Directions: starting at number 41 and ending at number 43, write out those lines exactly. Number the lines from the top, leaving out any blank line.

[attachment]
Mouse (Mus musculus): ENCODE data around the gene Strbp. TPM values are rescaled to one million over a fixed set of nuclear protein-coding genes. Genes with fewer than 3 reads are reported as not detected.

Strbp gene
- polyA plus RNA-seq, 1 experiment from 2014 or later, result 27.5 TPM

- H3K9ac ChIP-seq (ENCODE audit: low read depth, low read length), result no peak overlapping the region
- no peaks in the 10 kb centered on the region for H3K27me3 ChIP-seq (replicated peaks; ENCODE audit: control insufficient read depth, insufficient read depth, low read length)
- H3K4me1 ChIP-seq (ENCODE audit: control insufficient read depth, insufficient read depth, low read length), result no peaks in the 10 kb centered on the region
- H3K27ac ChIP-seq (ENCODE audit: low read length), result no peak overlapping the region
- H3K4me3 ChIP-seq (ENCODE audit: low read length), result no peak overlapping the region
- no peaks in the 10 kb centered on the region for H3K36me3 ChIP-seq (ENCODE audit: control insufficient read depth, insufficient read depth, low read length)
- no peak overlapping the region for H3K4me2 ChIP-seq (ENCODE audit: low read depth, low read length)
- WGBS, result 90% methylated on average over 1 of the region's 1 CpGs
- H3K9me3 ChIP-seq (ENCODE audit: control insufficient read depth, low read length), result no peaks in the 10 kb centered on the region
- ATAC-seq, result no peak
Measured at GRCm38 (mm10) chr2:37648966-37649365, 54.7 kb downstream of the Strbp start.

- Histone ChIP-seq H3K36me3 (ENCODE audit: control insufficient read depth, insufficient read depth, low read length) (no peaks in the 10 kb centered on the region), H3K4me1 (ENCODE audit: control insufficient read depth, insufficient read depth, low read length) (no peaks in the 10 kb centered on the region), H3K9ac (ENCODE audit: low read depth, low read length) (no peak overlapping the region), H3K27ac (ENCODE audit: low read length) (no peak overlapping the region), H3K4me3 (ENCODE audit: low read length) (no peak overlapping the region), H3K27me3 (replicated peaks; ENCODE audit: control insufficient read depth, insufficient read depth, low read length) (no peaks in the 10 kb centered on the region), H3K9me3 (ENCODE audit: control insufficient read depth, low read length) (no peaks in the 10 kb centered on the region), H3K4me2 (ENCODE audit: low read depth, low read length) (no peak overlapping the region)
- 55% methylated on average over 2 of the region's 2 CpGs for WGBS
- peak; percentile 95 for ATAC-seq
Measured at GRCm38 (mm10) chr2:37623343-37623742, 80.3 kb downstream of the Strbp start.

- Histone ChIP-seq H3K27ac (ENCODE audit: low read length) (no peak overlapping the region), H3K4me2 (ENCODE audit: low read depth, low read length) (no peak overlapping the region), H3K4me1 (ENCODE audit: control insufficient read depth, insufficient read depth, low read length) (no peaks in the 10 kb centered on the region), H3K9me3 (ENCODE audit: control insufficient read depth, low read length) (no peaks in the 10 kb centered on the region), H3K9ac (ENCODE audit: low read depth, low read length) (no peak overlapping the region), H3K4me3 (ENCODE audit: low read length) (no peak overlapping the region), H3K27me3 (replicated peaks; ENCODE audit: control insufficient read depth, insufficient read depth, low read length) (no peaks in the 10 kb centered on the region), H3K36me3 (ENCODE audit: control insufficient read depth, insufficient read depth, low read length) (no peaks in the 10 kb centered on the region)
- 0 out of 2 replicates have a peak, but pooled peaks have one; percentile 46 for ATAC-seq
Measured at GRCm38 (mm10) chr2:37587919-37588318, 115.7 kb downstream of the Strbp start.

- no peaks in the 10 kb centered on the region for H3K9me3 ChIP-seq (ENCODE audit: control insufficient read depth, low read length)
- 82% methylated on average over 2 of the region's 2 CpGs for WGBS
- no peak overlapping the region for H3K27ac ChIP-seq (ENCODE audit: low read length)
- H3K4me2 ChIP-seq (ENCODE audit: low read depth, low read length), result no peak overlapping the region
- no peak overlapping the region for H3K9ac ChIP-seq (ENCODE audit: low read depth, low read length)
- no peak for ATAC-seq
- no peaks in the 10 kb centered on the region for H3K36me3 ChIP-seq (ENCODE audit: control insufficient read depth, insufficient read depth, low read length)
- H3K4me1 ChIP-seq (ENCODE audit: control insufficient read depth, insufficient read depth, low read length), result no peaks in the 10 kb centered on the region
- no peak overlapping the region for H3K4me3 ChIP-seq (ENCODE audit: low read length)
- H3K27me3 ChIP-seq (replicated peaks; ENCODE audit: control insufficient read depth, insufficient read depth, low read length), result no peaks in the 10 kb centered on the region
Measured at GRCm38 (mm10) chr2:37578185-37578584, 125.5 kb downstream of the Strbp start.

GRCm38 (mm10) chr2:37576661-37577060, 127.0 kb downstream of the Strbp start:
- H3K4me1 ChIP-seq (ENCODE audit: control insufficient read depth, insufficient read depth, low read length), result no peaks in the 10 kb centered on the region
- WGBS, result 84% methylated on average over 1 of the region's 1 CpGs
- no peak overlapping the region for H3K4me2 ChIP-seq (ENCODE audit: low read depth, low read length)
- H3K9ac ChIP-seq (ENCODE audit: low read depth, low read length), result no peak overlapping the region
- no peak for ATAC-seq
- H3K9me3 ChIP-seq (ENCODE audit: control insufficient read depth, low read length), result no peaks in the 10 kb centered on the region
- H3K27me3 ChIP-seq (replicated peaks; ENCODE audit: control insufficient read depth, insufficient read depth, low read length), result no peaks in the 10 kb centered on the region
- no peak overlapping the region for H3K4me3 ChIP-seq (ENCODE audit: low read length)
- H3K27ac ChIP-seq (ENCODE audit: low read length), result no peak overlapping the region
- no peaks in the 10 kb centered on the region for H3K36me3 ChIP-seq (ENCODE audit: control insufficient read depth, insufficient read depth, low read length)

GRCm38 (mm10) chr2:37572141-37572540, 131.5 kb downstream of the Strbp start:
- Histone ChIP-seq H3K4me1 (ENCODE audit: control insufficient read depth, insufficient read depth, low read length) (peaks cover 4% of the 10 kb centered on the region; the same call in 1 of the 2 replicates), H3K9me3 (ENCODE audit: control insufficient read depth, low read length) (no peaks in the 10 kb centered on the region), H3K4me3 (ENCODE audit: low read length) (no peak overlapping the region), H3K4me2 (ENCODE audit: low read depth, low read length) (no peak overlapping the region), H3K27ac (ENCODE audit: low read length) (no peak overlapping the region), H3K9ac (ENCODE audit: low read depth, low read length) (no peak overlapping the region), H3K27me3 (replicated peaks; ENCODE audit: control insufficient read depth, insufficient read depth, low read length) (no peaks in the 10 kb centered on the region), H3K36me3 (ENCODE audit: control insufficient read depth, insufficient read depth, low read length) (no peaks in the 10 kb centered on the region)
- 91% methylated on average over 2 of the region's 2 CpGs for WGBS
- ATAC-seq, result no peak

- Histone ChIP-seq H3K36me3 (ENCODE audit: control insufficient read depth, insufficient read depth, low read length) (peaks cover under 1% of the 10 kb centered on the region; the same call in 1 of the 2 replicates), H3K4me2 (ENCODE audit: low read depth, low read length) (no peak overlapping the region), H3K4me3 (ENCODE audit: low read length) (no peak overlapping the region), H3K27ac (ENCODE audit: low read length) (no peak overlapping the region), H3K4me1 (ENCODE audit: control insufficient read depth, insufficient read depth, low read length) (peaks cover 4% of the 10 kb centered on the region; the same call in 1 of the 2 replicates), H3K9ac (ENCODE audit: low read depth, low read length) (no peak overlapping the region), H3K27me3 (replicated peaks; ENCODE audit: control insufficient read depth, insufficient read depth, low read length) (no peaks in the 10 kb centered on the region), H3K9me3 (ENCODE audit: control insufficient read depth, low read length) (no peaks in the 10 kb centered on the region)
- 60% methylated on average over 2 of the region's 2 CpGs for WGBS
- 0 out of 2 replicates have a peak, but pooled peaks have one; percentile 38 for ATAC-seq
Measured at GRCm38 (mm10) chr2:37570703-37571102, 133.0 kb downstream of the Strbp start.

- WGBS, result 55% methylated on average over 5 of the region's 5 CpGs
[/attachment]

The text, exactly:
- no peak overlapping the region for H3K4me3 ChIP-seq (ENCODE audit: low read length)
- H3K27ac ChIP-seq (ENCODE audit: low read length), result no peak overlapping the region
- no peaks in the 10 kb centered on the region for H3K36me3 ChIP-seq (ENCODE audit: control insufficient read depth, insufficient read depth, low read length)